The U.S. military has now banned the Confederate flag from military installations without specifically mentioning the flag in its new policy change.
A July 16 memo signed by Defense Secretary Mark Esper makes clear which flags can be flown at military installations — and the Confederate flag is not one of them, Lolita Baldor of the Associated Press first revealed on Friday.
“Flags are powerful symbols, particularly in the military community for whom flags embody common mission, common histories, and the special timeless bond of warriors,” Esper wrote in the memo. “The flags we fly must accord with the military imperatives of good order and discipline, treating all our people with dignity and respect, and rejecting divisive symbols.”
Today I issued a memorandum to the force on the display of flags at @DeptofDefense facilities. With this change in policy, we will further improve the morale, cohesion, and readiness of the force in defense of our great Nation. pic.twitter.com/YQPc3kxf4V
— Archive: Dr. Mark T. Esper (@EsperDoD) July 17, 2020
The memo applies to work and public spaces, schools and training centers, and barracks and other living quarters. However, there are some exceptions.
“The public display or depiction of unauthorized flags in museum exhibits, state-issued license
plates, grave sites, memorial markers, monuments, educational displays, historical displays, or works of art, where the nature of the display or depiction cannot reasonably be viewed as endorsement of the flag by the Department of Defense, is not prohibited,” the memo says.
The move comes five months after Marine Corps Commandant Gen. David Berger first ordered in February that Confederate flags and other paraphernalia be removed from Corps installations.
“In doing so, I am mindful that many people believe the flag to be a symbol of heritage or regional pride,” Berger later explained in an April 20 message to Marines. “But I am also mindful of the feelings of pain and rejection of those who inherited the cultural memory and present effects of the scourge of slavery in our country.”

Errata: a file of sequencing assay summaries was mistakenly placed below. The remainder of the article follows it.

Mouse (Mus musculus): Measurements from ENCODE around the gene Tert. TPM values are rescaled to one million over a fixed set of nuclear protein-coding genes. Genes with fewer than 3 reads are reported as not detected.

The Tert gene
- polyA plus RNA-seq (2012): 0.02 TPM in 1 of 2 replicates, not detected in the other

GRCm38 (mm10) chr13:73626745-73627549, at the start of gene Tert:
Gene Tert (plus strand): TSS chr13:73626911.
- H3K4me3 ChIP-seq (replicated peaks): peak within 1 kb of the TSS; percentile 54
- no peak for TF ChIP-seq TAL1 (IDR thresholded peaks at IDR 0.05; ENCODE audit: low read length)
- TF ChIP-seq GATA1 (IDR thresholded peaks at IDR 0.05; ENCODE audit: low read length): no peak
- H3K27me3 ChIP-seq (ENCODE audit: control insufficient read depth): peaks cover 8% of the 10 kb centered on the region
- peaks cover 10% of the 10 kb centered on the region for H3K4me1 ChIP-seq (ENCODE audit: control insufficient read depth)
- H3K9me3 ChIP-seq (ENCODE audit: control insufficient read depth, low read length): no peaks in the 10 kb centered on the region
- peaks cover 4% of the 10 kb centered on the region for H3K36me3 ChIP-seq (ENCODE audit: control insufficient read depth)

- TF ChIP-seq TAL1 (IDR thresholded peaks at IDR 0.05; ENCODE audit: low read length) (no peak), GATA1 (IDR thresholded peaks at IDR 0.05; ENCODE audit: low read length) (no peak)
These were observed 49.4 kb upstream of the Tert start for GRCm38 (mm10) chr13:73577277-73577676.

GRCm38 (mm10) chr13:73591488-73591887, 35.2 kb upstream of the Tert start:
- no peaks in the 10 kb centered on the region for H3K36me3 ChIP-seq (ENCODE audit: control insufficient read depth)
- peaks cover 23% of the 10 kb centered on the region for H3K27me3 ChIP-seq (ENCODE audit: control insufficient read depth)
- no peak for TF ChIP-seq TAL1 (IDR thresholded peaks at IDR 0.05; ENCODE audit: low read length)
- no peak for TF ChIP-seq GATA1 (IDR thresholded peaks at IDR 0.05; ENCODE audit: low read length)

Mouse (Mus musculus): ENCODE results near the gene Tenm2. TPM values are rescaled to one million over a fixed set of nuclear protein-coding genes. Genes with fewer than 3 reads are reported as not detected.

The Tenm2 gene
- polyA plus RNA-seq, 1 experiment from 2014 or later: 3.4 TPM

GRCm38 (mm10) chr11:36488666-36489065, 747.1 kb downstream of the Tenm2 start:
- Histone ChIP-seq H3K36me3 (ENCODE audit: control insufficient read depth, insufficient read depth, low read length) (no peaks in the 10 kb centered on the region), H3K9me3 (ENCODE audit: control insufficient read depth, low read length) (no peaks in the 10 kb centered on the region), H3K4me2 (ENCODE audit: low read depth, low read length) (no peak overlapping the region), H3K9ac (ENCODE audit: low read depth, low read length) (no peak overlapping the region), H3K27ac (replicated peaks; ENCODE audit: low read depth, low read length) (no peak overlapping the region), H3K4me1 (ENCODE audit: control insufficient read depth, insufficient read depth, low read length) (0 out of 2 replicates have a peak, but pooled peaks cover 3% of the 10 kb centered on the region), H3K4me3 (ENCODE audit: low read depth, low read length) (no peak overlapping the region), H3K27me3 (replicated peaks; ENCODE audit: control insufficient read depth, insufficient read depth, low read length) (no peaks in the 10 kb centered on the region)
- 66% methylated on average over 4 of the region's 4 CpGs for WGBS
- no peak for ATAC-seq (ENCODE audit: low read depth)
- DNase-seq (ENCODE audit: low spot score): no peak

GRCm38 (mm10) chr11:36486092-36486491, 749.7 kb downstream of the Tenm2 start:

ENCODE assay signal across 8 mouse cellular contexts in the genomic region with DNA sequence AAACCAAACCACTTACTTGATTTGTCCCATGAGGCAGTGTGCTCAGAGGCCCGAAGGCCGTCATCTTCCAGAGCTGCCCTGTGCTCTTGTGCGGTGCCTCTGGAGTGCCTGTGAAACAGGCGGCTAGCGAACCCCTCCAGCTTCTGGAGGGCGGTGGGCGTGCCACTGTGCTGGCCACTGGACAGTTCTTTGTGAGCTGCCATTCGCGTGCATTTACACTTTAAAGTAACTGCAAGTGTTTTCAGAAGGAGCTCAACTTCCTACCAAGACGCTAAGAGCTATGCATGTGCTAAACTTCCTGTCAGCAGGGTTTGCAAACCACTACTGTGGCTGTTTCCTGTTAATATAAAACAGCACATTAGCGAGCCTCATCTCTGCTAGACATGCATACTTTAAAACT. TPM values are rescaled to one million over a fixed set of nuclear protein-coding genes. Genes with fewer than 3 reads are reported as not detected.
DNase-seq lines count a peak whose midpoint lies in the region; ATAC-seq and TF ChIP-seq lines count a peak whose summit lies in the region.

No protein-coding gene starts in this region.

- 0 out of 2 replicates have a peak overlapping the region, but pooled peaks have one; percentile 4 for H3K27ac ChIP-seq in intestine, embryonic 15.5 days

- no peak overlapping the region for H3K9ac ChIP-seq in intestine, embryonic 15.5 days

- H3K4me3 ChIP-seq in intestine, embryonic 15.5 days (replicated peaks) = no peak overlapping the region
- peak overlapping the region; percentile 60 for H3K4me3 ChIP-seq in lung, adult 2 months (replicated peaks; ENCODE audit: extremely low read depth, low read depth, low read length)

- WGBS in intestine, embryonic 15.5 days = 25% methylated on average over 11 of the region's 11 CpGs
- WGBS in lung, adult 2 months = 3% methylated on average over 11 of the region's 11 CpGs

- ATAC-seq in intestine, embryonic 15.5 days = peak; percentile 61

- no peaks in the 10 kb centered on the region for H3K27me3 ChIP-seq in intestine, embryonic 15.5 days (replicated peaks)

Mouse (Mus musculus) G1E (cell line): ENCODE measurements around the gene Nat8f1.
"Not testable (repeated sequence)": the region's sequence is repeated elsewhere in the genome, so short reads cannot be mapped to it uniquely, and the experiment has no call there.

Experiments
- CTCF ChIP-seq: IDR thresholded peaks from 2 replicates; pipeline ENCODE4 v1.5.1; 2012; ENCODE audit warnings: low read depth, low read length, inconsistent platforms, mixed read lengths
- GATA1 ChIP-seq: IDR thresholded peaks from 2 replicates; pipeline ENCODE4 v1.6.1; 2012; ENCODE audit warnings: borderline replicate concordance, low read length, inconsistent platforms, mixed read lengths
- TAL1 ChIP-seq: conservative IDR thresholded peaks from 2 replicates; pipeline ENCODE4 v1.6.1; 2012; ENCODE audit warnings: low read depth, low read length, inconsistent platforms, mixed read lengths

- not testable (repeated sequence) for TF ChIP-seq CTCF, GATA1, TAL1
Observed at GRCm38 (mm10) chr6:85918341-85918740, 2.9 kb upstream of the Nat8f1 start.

With the public outrage over the May 25 death of George Floyd at the hands of Minneapolis police officers, efforts to ban all Confederate symbols from military bases have gained momentum in recent weeks.
In June, Chief of Naval Operations Adm. Mike Gilday ordered his staff to begin working on an order to ban Confederate symbols in public spaces and work areas at Navy installations and aboard ships, aircraft and submarines.
The Army also appeared to have a change of heart about the 10 bases named for Confederates. In February, a service spokesperson told Task & Purpose that the Army had no intention of renaming the posts, but by early June Army Secretary Ryan McCarthy indicated he was open to the idea after all.
On Thursday, McCarthy told reporters that “anything that is a divisive symbol, we do want to take those off our installations and keep that sort of thing out of our formation.”
When pressed further on if the Confederate flag specifically would be identified as inappropriate, McCarthy said that any “divisive symbols” would be “on a no-fly list, if you will.”
The issue about renaming the Army bases remains unresolved. President Donald Trump effectively put an end to the discussion on the matter by tweeting on June 10 that he would never allow names of the 10 “Magnificent and Fabled Military Installations” to be changed.
“He believes that our young men and women who left these bases overseas – many of whom lost their lives, and the last thing they saw was being on one of these military bases – that they should not be told that the base that they trained in, the last place they saw on American soil was a racist institution,” White House spokeswoman Kayleigh McEnany told reporters during a July 1 news briefing.
Still, Army Gen. Mark Milley, chairman of the Joint Chiefs of Staff, recently told lawmakers that he supported having a commission look into the use of Confederate symbols within the military, including base names, statues, and Confederate flags.
Milley noted that he once served with a young officer at Fort Bragg, North Carolina, who told him the post was named for a man who represented the system that had enslaved his grandparents.
“The American Civil War … was an act of treason at the time against the Union, against the Stars and Stripes, against the U.S. Constitution – and those officers turned their backs on their oath,”Milley told members of the House Armed Services Committee on July 9.
Task & Purpose reporter Haley Britzky contributed to this story.